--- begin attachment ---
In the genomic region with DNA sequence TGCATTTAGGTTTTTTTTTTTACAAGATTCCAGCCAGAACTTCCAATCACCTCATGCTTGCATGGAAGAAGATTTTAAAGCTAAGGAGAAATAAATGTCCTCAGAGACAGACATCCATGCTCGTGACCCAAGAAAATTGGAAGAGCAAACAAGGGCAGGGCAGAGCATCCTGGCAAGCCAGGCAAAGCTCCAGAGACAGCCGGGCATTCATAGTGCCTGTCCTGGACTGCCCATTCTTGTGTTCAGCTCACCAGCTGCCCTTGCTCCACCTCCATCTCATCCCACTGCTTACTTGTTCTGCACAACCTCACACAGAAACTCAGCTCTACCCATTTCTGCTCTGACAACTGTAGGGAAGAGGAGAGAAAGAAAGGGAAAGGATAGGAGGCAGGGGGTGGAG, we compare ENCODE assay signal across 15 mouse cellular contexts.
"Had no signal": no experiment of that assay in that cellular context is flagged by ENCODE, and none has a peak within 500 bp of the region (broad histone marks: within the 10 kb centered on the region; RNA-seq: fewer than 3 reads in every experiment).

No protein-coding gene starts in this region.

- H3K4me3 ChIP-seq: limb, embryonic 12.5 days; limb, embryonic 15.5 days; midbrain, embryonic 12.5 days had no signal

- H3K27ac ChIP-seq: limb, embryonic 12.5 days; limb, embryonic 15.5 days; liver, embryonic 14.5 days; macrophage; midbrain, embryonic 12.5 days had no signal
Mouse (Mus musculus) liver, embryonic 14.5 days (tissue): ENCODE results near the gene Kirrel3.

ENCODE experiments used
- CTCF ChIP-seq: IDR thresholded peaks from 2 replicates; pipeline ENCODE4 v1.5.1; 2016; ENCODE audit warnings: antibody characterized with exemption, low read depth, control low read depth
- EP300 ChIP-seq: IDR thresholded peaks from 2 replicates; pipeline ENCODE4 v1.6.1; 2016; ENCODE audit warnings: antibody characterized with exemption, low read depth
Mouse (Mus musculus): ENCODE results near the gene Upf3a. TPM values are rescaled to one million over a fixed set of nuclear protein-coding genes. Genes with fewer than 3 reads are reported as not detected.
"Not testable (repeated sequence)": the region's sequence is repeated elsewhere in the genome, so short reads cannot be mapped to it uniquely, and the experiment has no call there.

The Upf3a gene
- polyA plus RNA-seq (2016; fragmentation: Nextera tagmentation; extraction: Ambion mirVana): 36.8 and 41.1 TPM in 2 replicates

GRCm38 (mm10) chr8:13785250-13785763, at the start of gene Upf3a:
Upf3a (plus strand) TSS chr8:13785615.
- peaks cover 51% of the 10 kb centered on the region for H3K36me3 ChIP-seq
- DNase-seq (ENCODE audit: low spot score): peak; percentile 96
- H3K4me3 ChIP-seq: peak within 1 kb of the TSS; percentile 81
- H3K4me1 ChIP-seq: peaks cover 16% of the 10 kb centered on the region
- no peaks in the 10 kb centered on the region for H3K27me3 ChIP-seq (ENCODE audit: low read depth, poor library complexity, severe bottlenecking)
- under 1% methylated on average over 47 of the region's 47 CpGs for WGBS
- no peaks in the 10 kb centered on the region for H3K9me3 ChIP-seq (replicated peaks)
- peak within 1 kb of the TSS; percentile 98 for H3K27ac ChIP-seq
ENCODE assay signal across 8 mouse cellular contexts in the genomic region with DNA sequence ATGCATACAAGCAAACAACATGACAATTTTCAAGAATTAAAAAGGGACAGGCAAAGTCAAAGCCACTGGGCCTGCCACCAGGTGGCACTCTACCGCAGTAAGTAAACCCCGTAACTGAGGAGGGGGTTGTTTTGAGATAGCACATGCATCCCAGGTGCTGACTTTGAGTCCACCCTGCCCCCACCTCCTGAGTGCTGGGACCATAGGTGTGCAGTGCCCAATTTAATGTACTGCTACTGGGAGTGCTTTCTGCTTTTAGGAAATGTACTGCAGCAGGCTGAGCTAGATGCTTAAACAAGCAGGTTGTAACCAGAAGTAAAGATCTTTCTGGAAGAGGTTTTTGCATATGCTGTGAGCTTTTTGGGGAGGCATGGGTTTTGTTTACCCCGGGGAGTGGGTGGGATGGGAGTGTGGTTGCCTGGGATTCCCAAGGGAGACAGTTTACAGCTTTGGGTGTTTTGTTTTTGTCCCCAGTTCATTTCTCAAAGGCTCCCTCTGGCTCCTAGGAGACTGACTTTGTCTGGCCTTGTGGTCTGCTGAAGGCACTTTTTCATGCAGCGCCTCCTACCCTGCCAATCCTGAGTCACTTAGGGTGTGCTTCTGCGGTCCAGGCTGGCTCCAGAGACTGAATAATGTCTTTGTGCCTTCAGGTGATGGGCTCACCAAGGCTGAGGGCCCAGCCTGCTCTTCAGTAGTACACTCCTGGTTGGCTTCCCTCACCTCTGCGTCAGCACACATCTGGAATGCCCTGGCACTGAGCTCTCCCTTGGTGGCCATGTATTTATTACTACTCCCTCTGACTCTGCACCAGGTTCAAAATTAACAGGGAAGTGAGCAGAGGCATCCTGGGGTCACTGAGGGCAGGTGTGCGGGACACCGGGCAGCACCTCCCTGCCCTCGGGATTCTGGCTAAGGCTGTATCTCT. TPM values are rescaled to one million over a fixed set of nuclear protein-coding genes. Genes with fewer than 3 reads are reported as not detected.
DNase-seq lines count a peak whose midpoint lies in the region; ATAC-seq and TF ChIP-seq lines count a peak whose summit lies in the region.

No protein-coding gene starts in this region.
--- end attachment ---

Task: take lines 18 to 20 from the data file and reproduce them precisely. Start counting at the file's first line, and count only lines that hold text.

- H3K4me3 ChIP-seq: peak within 1 kb of the TSS; percentile 81
- H3K4me1 ChIP-seq: peaks cover 16% of the 10 kb centered on the region
- no peaks in the 10 kb centered on the region for H3K27me3 ChIP-seq (ENCODE audit: low read depth, poor library complexity, severe bottlenecking)